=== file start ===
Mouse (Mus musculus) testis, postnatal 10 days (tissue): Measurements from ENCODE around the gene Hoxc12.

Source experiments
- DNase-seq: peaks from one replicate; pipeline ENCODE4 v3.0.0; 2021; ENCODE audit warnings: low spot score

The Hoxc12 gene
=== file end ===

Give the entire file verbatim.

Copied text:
Mouse (Mus musculus) testis, postnatal 10 days (tissue): Measurements from ENCODE around the gene Hoxc12.

Source experiments
- DNase-seq: peaks from one replicate; pipeline ENCODE4 v3.0.0; 2021; ENCODE audit warnings: low spot score

The Hoxc12 gene